Following a school bus accident in which a young child was killed in Indianapolis, people alarmed by the incident took to CNN’s website to renew the debate on whether or not school buses should have seat belts.

The accident, which occurred on Monday morning, took place just before 8:00 am when a school bus hit an abutment beneath a concrete overpass, killing a young child as well as the driver. 10 other children were also injured in the accident. An investigation is currently underway and officials are awaiting a coroner’s report to determine whether the driver may have had a medical condition that contributed to the wreck.

As would be expected, readers of the story were divided on whether or not the accident could have been prevented with seat belts. One bus driver weighed in, saying, “I see kids jumping around on school buses all the time as it is moving. At times I wish I could do something about it, but there isn’t much I can do. It can be difficult to control just one child, let alone 20. I think there should be cameras and restrictions like seat belts. Maybe a computer on the bus to indicate all kids are strapped in.” However, as another reader pointed out, the small size of children can make it more difficult to develop safety features that will be effective in the event of a crash. As the reader explained:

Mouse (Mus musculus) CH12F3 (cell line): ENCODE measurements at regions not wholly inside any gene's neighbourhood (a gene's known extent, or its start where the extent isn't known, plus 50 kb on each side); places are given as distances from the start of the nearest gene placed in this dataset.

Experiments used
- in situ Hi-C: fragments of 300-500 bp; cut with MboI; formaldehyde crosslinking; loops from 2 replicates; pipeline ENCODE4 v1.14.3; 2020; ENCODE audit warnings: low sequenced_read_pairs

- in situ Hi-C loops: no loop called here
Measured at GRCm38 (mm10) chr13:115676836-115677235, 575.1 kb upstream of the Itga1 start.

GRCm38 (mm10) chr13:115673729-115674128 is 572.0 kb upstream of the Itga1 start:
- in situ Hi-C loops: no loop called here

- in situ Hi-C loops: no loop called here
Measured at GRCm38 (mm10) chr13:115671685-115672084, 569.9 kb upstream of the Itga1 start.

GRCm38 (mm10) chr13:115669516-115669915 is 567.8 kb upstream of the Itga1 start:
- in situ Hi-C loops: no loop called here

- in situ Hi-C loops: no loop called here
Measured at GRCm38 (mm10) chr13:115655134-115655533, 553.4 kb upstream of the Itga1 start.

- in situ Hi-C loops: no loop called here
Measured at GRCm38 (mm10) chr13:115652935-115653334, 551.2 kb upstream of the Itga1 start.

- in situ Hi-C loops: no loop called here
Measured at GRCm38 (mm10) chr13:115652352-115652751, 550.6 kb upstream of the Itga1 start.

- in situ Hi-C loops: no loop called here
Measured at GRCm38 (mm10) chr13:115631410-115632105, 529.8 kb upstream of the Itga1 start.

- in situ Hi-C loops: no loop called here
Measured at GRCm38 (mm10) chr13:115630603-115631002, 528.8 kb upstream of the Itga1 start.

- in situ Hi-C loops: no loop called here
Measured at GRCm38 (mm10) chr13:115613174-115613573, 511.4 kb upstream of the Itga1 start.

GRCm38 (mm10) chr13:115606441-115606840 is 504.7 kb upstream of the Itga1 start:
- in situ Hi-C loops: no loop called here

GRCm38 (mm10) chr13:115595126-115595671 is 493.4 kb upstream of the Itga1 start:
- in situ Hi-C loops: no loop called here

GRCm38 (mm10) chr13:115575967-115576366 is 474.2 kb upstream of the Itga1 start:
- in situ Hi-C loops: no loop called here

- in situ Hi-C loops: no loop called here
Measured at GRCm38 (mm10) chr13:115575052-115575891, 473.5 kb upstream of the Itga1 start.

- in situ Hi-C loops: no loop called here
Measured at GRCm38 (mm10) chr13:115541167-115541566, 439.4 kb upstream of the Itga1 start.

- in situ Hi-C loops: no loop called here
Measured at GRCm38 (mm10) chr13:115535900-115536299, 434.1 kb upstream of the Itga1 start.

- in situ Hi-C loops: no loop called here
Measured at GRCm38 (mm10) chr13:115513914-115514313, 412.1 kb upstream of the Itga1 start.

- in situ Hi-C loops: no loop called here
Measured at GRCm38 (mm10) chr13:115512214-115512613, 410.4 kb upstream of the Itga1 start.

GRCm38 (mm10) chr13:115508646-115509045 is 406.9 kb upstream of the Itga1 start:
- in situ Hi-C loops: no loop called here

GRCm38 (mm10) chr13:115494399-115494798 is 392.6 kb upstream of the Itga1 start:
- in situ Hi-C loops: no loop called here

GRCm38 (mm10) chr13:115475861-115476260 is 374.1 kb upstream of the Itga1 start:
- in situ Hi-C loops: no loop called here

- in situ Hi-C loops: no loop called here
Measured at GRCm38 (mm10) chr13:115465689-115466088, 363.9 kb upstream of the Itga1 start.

“Airbags can deploy with enough force to completely decapitate a small child, so curtain protection would be ruled out. Hard side-rail restraints would be ruled out as most school bus collisions are lateral impacts. This is why in a family car all restraints are adjusted to the individual passenger or my key does not go in the ignition…Most school buses carry many different sizes of children so this will be a really tough problem that will not be solved by a one-size-fits-all approach nor by a greedy politician that just wants the next electoral win.”

Additionally, some expressed concerns that seat belts in school busses could actually increase safety hazards in the event of a crash. The argument being, that in the event of an accident causing a fire, seat belts actually make it harder to evacuate children from a burning bus.

Regardless of where you fall on the seat belt debate, it’s not likely to be decided online. Right now six states (including California) have passed bills requiring all new buses to be equipped with safety belts. Still, when it comes to outfitting older buses with updated safety standards, the biggest hurdle is the cost. It can be anywhere from $7,000 to $11,000 to equip a school bus with seat belts, and since the efficacy is still being debated, retrofitting buses across the board seems unlikely.

As it stands, the debate is likely to rage on each time there’s an accident that may (or may not) have been prevented if the child had been using a safety belt.

Photo credit: https://www.flickr.com/photos/stephen_rees/1816696005/

Jason

Jason is a regular contributor to the GJEL Accident Attorneys Blog.